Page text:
- The Very Short Lists aren’t so short anymore. It’s time to prune the trees.
- I just broke the VSL into 2 parts, a growth stock VSL and a dividend stock VSL, so you can focus where you want to focus.
- A small handful of mostly tech stocks found their way onto both lists, i.e. Microsoft, Apple, Intel.
- In the end, relative performance is the most important long-term thing we are looking for. That is, performance against the market and other stocks we could buy.
- This week I cover several stocks removed from the VSL and the thinking behind it. Over the rest of the month we will cover new additions for Q1 2022.
Welcome to Stocks Of The Week. Here I will cover several of our companies and what to look for as an investor. Make sure to read the past few SOTW to keep up to date. Please read “Using Plug & Play Stocks” if you haven’t already.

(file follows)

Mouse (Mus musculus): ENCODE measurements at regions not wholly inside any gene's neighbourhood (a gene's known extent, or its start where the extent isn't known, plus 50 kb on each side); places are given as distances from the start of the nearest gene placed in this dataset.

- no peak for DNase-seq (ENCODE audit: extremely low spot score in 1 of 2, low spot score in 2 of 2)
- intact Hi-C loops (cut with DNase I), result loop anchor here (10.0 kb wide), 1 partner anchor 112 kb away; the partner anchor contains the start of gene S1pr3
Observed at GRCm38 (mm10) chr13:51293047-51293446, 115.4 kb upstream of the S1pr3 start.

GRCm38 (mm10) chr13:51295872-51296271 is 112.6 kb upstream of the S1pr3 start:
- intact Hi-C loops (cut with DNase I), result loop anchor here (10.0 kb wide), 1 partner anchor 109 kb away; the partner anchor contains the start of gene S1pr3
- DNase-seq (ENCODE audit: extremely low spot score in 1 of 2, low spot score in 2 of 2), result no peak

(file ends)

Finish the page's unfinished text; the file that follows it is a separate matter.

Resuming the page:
I am going to tell a longer version of the first company than the others because everyone knows Exact Sciences is where I made most of my first million. I really dive deep into companies I invest in. I know these companies better than 90% of the other people involved. With Exact, I probably knew it better than 99%.
Even knowing something that well doesn’t guarantee success though. It just puts the odds massively on your side. Over time, putting the odds on our side over and over again leads to an overall winning experience. But, you have to be patient.
Investing should be thought of in rolling periods of 3-5 years. That’s what Valueline and many other investment research firms use for the quantitative analysis. Year over year means nothing. Most of what we have been buying in 2021 will be worth the wait, just like what we buy in 2022 will be.
Exact Sciences (EXAS)